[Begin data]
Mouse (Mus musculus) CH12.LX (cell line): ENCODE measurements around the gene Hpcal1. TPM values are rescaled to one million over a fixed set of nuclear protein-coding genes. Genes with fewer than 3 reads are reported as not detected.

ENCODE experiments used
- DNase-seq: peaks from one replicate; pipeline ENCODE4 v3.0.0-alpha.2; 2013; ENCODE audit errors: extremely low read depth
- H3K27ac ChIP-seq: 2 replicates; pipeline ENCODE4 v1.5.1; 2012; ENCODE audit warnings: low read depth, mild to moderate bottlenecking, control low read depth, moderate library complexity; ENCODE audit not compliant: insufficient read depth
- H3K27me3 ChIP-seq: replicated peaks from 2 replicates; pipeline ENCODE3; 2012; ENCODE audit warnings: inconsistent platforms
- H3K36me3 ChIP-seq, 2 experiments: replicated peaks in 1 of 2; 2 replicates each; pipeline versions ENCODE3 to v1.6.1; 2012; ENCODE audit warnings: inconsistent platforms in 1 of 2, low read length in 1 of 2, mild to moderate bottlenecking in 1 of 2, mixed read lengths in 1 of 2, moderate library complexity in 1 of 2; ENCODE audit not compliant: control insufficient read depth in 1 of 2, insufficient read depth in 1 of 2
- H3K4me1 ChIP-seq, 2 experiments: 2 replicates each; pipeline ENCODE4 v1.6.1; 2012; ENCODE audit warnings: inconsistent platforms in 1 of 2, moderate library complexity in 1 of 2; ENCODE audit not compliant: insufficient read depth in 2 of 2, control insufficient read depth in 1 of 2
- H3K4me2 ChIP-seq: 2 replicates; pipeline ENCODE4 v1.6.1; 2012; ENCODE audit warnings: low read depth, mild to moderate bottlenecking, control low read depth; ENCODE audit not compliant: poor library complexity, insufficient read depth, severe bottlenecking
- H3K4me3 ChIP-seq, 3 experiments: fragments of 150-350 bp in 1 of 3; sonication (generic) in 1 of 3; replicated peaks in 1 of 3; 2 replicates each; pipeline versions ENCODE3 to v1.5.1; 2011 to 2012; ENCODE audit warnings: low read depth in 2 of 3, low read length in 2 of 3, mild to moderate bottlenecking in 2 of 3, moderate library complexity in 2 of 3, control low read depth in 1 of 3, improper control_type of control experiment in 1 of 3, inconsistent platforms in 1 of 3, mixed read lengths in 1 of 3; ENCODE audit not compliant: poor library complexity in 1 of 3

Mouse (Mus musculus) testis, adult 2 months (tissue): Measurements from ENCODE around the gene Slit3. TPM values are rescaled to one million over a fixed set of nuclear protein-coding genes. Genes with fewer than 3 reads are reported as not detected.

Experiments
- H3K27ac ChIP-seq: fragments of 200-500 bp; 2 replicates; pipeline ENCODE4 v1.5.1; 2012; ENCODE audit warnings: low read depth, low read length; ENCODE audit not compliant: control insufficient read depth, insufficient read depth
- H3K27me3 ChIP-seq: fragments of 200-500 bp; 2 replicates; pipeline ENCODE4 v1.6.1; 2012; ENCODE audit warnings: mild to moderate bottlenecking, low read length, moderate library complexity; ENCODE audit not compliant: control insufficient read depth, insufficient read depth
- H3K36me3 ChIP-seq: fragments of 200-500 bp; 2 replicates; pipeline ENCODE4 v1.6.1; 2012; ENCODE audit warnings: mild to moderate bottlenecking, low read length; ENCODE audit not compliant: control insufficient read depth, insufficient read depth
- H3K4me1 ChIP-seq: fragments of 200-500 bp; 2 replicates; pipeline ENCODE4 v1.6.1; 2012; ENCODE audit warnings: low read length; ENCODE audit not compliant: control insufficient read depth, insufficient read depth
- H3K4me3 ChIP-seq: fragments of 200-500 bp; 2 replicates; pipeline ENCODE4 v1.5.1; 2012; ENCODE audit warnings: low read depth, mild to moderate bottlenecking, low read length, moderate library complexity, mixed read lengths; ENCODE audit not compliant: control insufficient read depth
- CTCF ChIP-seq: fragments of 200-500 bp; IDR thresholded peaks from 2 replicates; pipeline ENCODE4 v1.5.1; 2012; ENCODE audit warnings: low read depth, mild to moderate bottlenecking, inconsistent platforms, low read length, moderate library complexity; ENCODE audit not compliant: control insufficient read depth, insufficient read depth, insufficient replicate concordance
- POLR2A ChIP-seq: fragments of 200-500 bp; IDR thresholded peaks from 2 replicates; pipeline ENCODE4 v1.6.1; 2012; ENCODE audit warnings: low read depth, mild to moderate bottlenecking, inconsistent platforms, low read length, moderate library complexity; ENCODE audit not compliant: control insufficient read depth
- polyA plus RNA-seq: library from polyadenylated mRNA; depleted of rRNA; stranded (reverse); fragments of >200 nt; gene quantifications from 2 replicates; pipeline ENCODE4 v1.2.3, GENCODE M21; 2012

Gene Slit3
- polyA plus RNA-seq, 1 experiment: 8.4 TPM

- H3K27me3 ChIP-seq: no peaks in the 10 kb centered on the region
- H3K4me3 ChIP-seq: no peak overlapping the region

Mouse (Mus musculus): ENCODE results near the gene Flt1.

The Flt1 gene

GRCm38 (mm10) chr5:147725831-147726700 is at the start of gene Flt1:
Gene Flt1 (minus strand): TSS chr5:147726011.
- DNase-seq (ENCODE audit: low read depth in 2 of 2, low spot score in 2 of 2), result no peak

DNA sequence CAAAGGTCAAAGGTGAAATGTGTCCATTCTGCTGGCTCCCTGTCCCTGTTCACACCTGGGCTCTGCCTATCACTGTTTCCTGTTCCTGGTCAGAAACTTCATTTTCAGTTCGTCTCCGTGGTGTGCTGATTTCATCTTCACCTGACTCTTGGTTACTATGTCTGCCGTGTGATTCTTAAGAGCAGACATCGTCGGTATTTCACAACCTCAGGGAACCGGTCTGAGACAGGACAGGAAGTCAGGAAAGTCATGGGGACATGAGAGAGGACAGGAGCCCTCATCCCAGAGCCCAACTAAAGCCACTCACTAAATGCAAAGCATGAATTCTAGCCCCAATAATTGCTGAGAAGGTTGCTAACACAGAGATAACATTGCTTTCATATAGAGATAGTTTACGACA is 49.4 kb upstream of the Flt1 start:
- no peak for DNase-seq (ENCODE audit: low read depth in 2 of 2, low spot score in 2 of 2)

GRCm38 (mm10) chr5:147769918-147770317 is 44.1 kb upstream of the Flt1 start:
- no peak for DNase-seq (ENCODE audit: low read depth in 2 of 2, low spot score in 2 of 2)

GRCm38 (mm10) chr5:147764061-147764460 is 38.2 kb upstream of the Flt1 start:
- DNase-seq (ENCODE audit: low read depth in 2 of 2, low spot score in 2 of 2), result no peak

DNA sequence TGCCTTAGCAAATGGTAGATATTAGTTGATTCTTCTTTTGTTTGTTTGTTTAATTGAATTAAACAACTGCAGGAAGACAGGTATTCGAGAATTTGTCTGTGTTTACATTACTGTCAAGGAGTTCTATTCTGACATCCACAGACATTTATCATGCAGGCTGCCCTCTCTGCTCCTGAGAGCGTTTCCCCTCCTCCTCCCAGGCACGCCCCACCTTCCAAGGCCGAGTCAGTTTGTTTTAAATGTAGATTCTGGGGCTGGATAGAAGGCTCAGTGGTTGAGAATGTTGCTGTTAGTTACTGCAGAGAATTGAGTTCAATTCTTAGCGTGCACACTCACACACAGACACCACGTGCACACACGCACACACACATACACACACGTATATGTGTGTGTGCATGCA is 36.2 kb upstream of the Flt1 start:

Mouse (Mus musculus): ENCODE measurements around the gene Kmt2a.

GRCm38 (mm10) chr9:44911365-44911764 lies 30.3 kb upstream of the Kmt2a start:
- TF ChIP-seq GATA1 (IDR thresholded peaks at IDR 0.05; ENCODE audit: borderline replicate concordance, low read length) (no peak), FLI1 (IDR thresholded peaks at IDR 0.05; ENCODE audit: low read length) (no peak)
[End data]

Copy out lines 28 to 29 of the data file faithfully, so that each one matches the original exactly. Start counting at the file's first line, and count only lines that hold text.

- DNase-seq (ENCODE audit: low read depth in 2 of 2, low spot score in 2 of 2), result no peak

DNA sequence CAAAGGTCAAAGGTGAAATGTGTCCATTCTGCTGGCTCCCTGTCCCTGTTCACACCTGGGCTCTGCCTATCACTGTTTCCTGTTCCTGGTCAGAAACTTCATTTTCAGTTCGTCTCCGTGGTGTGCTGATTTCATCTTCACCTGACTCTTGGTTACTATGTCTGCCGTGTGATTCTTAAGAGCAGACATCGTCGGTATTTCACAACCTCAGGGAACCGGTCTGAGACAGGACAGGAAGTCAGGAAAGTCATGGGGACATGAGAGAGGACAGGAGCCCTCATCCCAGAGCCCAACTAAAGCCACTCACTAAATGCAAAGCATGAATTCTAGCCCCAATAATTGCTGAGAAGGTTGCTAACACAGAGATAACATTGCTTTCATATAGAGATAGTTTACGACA is 49.4 kb upstream of the Flt1 start: